Robert Earl Burton founded The Fellowship of Friends in the San Francisco Bay Area in 1970.

Burton modeled his own group after that of Alex Horn, loosely borrowing from the Fourth Way teachings of Gurdjieff and Ouspensky. In recent years, the Fellowship has cast its net more broadly, embracing any spiritual tradition that includes (or can be interpreted to include) the notion of "presence."

The Fellowship of Friends exhibits the hallmarks of a "doomsday religious cult," wherein Burton exercises absolute authority, and demands loyalty and obedience. He warns that his is the only path to consciousness and eternal life. Invoking his gift of prophecy, he has over the years prepared his flock for great calamities (e.g. a depression in 1984, the fall of California in 1998, nuclear holocaust in 2006, and an ominous, yet unspecified new threat late in 2018.) While non-believers shall perish, through the direct intervention and guidance from 44 angels (including his divine father, Leonardo da Vinci) Burton and his followers will be spared, founding a new, and more perfect civilization.

Many regard Robert Earl Burton a narcissist and sociopath, surrounded by a largely greed- and power-driven inner circle. The following pages offer abundant evidence supporting that conclusion.

This archive draws on official Fellowship publications and websites, news archives, court documents, cult education and awareness forums, the (former) Fellowship Wikipedia page, the long-running Fellowship of Friends - Living Presence Discussion, the Internet Archive, the (former) Fellowship of Friends wiki project, and the editor's own 13-year experience in the Fellowship.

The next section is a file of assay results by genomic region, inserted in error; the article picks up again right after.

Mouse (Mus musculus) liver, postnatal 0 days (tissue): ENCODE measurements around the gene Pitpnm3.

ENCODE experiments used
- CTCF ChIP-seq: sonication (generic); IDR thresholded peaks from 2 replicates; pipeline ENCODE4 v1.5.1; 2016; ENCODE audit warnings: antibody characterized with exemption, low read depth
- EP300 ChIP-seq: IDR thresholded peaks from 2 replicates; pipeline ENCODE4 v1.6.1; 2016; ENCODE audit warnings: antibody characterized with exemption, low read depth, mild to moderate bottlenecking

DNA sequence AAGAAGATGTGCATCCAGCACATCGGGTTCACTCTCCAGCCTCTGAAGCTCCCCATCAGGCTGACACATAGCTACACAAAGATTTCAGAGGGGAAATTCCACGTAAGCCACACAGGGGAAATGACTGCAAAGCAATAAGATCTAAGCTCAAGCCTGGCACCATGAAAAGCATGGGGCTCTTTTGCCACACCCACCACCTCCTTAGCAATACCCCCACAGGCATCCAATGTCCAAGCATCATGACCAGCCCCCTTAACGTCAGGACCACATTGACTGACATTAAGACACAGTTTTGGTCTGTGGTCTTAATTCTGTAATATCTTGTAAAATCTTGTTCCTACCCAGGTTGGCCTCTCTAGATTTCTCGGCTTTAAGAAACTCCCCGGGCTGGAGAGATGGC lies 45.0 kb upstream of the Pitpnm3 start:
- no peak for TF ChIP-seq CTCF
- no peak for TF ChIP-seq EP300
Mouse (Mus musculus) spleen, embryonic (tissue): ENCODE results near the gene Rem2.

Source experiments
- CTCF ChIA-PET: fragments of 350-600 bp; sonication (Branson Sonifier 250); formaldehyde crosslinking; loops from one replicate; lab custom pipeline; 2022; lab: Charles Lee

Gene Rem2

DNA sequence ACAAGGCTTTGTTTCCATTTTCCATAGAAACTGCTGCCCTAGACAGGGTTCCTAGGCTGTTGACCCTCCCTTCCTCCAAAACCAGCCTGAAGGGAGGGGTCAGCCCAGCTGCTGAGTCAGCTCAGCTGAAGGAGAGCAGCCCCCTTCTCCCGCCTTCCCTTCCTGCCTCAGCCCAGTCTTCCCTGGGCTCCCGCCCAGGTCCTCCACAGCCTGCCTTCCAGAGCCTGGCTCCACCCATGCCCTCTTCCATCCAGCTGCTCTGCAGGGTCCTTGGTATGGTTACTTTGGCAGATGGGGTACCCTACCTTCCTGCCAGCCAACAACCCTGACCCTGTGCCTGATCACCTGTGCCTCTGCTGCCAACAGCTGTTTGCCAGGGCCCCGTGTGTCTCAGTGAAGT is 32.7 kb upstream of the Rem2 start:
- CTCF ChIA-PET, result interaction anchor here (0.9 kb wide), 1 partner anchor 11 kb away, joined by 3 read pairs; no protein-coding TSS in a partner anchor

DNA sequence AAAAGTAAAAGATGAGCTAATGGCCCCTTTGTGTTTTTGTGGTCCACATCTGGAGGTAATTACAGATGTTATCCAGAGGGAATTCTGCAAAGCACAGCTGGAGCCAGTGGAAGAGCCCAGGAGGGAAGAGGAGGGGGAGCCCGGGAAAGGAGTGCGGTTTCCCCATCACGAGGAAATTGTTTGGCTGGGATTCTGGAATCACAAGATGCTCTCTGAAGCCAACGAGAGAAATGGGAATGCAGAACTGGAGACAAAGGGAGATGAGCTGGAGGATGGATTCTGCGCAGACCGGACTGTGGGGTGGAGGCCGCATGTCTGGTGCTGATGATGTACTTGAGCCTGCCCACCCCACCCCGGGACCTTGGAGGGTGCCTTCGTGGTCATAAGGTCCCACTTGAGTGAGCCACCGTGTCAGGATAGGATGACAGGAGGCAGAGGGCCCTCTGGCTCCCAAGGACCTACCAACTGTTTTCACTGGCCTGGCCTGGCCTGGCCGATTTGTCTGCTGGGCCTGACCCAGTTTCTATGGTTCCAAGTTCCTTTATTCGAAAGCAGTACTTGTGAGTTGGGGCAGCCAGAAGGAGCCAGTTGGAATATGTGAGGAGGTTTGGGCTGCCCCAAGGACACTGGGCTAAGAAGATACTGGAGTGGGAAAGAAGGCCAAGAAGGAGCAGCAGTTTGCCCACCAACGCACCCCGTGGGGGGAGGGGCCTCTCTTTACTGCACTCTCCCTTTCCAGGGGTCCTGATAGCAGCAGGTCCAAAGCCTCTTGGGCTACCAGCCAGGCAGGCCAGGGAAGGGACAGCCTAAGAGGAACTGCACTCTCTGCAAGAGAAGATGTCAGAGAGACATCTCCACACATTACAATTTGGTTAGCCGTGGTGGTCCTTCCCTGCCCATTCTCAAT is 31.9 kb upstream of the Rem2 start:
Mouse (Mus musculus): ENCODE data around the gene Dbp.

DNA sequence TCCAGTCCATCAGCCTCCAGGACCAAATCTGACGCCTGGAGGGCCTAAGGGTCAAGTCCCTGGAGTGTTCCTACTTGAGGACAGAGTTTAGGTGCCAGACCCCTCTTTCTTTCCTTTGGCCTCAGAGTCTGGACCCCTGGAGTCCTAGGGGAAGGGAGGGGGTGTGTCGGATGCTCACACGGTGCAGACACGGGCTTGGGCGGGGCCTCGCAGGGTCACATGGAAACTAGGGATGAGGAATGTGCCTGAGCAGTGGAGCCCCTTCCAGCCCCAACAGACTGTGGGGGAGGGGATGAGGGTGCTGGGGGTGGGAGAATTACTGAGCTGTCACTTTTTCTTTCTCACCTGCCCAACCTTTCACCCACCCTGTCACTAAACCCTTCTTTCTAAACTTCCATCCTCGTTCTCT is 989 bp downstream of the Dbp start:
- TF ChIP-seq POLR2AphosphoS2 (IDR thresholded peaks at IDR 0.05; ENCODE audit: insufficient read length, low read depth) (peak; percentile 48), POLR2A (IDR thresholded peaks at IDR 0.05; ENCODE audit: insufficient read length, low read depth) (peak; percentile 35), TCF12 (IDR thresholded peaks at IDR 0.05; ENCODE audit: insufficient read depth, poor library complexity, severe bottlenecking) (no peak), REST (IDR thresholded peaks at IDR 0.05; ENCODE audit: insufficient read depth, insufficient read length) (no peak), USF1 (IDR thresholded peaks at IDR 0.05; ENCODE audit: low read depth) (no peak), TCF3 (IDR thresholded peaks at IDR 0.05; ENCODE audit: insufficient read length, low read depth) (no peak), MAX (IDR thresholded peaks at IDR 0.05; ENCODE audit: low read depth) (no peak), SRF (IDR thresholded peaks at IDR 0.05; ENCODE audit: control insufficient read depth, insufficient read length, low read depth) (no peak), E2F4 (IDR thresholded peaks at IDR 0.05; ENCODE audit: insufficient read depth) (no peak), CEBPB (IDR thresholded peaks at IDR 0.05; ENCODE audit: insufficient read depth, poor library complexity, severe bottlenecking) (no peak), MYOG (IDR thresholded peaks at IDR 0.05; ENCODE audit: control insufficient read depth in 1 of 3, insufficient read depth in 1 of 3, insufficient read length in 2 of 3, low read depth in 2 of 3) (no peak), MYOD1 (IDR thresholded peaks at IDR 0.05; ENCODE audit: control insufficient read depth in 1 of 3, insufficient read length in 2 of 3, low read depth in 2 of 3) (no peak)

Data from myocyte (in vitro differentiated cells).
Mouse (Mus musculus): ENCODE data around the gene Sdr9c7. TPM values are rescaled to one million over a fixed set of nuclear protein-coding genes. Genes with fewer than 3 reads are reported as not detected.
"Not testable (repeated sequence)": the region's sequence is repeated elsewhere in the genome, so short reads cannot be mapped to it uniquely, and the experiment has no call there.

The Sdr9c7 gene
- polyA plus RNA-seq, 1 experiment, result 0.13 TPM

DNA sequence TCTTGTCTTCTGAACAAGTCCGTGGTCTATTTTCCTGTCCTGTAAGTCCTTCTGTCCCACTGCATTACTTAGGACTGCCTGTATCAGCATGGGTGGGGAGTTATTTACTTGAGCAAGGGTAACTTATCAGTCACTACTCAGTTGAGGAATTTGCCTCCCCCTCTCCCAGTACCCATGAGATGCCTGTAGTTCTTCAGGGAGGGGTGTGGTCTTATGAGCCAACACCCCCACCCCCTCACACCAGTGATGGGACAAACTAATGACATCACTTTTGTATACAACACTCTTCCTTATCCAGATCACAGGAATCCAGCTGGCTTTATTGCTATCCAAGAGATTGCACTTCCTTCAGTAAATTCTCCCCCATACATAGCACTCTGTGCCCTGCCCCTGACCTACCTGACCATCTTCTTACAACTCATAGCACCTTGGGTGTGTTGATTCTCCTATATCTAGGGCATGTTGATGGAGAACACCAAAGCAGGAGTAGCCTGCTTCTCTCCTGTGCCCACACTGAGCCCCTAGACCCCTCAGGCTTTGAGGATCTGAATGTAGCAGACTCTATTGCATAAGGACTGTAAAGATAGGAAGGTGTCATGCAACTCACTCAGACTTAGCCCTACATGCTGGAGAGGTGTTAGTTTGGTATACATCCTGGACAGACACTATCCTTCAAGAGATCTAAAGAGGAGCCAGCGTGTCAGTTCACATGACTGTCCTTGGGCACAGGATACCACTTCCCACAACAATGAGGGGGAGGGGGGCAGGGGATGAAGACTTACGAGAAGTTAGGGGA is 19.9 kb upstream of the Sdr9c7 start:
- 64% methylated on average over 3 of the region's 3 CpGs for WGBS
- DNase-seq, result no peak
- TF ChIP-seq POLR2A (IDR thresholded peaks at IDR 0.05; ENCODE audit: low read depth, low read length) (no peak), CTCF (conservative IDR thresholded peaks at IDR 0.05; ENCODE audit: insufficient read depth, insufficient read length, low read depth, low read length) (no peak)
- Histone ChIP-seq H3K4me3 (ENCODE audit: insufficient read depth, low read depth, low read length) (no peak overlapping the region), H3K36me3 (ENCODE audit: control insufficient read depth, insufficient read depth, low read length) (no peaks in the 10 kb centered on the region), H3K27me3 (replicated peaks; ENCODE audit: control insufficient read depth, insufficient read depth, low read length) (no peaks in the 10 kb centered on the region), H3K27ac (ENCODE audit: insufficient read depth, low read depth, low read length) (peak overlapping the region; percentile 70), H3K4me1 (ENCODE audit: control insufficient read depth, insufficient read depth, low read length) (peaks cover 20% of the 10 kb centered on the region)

Presented in a reverse chronology, the Fellowship's history may be navigated via the "Blog Archive" located in the sidebar below.

Thursday, April 30, 1981

Gurdjieff/Ouspensky Followers Controversial

[ed. - From ICSA website ( webpage is no longer functional]
A community called Renaissance, headquarters for Fellowship of Friends, a monastic group of well-educated men and women devoted to the teachings of two Russian spiritualists of the early 20th century, Georges Gurdjieff and Peter Ouspensky, has recently become an object of much controversy.

The group, which is located in Yuba County, California, is led by 42-year-old Robert Burton, known as “The Teacher” and revered for his self-control and ability to explain and understand the two philosophers as well as to teach others that life can be enhanced through worship of beauty and materialism. [ed. - It should be noted that, by all accounts, Burton has little familiarity with Gurdjieff's work, save what has been passed along by Ouspensky.]

According to the San Francisco Chronicle (March 20), a few ex-members and parents of members have become concerned with the way followers are treated.

One ex-member, Randall Moffett, says “The trouble with the Fellowship, is that they take advantage of people’s imagination.

"The people who are into it now are so hypnotized. This is a very sophisticated operation.”

An anonymous parent expressed his concern this way: “It’s the kind of discipline that blocks out any kind of thought,” he said. “It’s so far detached from reality—it’s not like you and I know life to be—and I don’t believe those kids are there of their own free will.”

The community owns more than $1 million worth of European paintings, Meissen china, Baccarat crystal and Wedgewood plates. Its income is nearly 4 million tax-exempt dollars per year. James Trattner, a 41-year-old psychologist who spent 4 years in the Fellowship of Friends, told the Chronicle that members have no money of their own and in that sense are prisoners, working up to 17 or 18 hours a day.

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